Thousands of EHR systems crowd the market. Few are even integrated, let alone interoperable. But five of the largest EHR vendors have formed an alliance committed to interoperability, and a second, community-driven interoperability effort is also underway. The government is looking for ideas, too. Will this finally get things moving?
This year’s Health Information and Managements Systems Society’s HIMSS13 conference began with a shocker: The announcement that five leading electronic health record (EHR) vendors were forming a group called the CommonWell Health Alliance that would promote “seamless interoperability” of healthcare data.
HIMSS13 also saw the announcement of The CURE Project, an interoperability initiative started by New Health Networks to put to task the healthcare community, not vendors or the federal government, to help define interoperability standards for healthcare applications that capture, update, report and exchange information.
There’s also the imPatient Movement, an effort among NoMoreClipboard.com, Microsoft HealthVault and Indiana Health Information Technology to encourage patients to use an interoperable personal health record and providers to use the data in that PHR to improve care.
With a lack of interoperability standing as an obstacle to improving patient care—and reducing the estimated $750 billion in annual unnecessary healthcare spending in the United States—will parallel interoperability initiatives help or hurt the industry?
Vendor Interoperability Pledge Met With Skepticism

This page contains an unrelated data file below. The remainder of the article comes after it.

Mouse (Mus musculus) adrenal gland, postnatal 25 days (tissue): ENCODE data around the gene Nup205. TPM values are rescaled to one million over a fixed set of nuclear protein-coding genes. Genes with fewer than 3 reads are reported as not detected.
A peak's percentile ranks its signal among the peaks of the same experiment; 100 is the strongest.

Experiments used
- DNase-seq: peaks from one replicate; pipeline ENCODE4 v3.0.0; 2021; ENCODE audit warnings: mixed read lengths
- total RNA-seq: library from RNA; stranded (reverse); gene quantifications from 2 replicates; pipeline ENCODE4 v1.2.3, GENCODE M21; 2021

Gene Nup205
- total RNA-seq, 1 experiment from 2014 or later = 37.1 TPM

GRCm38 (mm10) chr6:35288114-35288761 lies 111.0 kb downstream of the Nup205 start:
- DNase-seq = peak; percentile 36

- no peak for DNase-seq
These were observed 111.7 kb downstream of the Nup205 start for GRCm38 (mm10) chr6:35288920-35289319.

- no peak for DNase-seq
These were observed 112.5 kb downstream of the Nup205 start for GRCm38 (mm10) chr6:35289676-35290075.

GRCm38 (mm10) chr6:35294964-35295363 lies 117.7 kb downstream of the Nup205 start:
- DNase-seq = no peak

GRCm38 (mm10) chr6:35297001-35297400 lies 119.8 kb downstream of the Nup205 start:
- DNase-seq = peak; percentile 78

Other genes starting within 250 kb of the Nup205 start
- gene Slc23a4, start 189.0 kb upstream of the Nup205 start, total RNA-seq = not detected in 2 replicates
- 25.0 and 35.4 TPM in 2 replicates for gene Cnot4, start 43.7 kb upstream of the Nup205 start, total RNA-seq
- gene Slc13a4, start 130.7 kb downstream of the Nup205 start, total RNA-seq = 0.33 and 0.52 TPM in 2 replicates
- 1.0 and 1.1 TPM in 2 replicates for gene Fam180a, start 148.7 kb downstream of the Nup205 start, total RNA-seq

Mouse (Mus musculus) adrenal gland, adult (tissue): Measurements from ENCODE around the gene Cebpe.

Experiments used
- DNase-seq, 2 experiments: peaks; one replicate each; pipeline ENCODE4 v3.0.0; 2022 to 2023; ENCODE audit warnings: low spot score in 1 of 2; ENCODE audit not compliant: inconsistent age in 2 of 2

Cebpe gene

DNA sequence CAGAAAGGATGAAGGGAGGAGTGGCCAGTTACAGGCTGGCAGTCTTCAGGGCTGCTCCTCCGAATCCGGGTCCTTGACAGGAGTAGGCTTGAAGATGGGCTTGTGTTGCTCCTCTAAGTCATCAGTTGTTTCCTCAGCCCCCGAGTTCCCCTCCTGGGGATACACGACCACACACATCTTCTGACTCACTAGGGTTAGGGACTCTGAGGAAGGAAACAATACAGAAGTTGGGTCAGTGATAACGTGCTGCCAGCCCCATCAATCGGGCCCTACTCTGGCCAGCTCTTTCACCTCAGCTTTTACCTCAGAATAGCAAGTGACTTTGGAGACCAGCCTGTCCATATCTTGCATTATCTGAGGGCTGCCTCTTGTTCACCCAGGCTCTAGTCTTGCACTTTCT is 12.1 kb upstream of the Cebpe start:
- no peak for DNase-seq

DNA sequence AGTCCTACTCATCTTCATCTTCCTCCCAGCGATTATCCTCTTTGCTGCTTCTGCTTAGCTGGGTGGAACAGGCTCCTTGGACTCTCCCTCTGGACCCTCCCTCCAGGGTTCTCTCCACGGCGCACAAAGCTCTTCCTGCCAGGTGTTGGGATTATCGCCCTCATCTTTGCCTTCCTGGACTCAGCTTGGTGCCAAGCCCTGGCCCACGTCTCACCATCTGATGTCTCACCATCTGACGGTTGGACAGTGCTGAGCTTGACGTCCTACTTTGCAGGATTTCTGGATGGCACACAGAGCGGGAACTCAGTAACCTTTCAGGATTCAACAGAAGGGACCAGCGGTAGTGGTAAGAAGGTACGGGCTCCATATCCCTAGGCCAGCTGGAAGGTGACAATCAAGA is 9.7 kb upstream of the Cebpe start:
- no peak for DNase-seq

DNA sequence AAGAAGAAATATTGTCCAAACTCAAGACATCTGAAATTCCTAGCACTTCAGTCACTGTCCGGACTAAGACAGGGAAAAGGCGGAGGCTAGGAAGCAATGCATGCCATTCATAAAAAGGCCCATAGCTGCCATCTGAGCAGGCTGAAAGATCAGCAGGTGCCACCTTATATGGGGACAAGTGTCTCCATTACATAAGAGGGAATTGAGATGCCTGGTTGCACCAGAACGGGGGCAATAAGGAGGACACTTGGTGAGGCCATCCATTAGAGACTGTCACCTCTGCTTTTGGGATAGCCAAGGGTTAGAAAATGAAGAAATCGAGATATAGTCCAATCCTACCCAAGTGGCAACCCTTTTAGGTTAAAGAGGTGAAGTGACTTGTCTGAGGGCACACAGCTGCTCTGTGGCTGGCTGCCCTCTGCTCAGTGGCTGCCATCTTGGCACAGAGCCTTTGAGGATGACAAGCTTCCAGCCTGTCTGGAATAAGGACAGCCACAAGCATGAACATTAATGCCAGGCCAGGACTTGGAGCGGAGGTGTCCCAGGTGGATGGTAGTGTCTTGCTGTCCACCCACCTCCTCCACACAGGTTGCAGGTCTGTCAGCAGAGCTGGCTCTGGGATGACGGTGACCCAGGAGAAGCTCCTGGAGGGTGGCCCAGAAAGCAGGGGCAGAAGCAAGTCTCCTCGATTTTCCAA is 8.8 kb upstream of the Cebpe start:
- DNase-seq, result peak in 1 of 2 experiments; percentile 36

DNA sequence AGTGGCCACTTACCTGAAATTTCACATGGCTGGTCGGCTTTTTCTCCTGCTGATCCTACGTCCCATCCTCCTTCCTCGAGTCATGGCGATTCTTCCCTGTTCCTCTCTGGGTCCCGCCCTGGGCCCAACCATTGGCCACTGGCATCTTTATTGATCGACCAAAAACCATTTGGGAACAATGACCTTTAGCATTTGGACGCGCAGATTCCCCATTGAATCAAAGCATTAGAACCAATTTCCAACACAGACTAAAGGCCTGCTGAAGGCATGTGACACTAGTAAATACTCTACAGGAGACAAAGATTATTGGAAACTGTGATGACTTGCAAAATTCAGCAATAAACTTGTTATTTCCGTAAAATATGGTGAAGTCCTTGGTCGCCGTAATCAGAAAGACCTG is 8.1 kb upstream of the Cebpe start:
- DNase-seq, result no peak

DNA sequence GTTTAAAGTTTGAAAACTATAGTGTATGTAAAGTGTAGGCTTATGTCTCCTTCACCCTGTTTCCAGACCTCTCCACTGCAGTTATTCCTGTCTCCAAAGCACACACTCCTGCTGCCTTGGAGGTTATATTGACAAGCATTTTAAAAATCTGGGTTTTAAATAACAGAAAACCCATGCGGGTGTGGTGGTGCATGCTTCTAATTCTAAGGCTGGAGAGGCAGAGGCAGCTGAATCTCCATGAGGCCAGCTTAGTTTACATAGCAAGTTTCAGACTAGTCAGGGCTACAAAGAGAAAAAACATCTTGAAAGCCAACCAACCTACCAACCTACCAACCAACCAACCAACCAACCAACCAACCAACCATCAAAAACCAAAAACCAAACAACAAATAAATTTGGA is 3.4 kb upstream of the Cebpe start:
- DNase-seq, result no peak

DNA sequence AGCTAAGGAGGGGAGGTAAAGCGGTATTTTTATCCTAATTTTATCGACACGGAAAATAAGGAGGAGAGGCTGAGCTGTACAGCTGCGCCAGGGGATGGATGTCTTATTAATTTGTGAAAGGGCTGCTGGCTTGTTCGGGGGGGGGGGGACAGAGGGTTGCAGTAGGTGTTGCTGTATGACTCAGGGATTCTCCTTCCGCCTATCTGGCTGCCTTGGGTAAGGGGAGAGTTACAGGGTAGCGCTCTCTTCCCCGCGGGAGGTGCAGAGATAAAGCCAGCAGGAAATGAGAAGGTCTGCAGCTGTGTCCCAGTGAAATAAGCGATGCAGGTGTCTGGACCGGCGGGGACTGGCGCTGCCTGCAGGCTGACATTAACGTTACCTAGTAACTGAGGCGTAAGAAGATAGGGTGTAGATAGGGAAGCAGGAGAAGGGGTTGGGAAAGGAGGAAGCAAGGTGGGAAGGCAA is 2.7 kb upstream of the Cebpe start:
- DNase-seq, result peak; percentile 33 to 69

While industry observers noted that an EHR vendor interoperability pledge is better than no interoperability at all, reaction to the CommonWell announcement was, in a word, skeptical. (It didn’t help that Epic Systems, arguably an EHR market leader, is not part of CommonWell.)
Consultant and blogger Anne Zieger referred to it as an interoperability scheme, though she admitted, “the more data sharing the better, particularly by major players with significant market share.”
Dr. Adrian Gropper, CTO of Patient Privacy Rights, called it a shame and a missed opportunity— a shame because “another program with opaque governance by the largest incumbents in health IT is being passed off as progress” and a missed opportunity because it doesn’t involve physicians or patients.
Dan Munro, founder and CEO of iPatient, expressed concern that publicly traded companies—with boards of directors and shareholders to please and quarterly objectives to meet—”don’t make good candidates for lean, rapid and disruptive technical innovation.”
Jon Mertz, vice president of marketing for Corepoint Health, put it simply when he asked, what took so long?
That’s why the men behind the CURE Project—Steven E. Waldren, M.D., senior strategist with the American Academy of Family Physicians and Robert L. Brown, vice president of professional services, Mosaica Partners—say interoperability will come only with what Brown describes as a “large-scale specifications development project.”
Back in 2004, President George W. Bush called for widespread adoption of electronic health records. Rather than take the opportunity to recast the EHR system in the context of interacting with patients at the point of care, to make EHR less obtrusive and more efficient, the industry instead went full steam ahead, building hundreds of standalone systems the create and maintain EHRs, Brown says.
As a result, first vendors and then the federal government, through the meaningful use program, have defined what they want in healthcare IT systems—while providers, the ones actually paying for the systems, haven’t had a say. It’s time for that to change.
Define the Software Capabilities You Need
The CURE Project began as an “academic exercise” for the Agency for Healthcare Research and Quality that examined information models in the patient-centered medical home (PCMH), one of the cost-saving initiatives included in healthcare reform. Brown and Waldren had to define that information model, as there was no standard approach, and soon discerned that the model was missing nearly everywhere else, too.